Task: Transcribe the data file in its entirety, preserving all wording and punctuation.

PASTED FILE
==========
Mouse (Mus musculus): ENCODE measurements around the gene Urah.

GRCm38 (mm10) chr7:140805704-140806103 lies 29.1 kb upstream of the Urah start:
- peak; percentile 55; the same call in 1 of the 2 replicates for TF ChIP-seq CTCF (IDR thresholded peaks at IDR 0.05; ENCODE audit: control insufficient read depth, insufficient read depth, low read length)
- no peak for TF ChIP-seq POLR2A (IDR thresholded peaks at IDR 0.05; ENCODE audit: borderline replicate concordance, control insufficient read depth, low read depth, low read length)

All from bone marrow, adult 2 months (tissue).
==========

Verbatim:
Mouse (Mus musculus): ENCODE measurements around the gene Urah.

GRCm38 (mm10) chr7:140805704-140806103 lies 29.1 kb upstream of the Urah start:
- peak; percentile 55; the same call in 1 of the 2 replicates for TF ChIP-seq CTCF (IDR thresholded peaks at IDR 0.05; ENCODE audit: control insufficient read depth, insufficient read depth, low read length)
- no peak for TF ChIP-seq POLR2A (IDR thresholded peaks at IDR 0.05; ENCODE audit: borderline replicate concordance, control insufficient read depth, low read depth, low read length)

All from bone marrow, adult 2 months (tissue).